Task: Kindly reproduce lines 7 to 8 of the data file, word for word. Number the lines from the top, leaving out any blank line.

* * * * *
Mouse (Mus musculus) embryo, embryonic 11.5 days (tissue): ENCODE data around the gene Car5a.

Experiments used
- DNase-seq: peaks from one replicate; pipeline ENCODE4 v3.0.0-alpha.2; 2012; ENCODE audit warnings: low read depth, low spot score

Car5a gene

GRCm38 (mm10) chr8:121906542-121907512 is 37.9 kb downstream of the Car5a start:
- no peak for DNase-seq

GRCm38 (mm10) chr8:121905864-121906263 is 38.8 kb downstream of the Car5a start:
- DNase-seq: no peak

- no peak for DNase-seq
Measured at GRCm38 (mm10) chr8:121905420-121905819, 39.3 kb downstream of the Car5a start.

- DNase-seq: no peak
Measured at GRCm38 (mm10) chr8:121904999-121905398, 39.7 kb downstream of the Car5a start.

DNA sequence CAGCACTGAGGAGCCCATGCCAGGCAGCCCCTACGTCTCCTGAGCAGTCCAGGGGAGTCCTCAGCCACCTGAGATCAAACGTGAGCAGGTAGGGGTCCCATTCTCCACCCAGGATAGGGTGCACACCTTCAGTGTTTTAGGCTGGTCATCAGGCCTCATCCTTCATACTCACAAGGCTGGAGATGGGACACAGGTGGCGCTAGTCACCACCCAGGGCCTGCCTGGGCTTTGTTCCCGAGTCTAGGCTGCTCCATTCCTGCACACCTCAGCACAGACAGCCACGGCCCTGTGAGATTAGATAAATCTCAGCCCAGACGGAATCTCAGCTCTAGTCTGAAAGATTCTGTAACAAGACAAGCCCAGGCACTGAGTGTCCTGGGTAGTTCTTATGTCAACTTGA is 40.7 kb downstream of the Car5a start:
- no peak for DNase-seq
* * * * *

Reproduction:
GRCm38 (mm10) chr8:121905864-121906263 is 38.8 kb downstream of the Car5a start:
- DNase-seq: no peak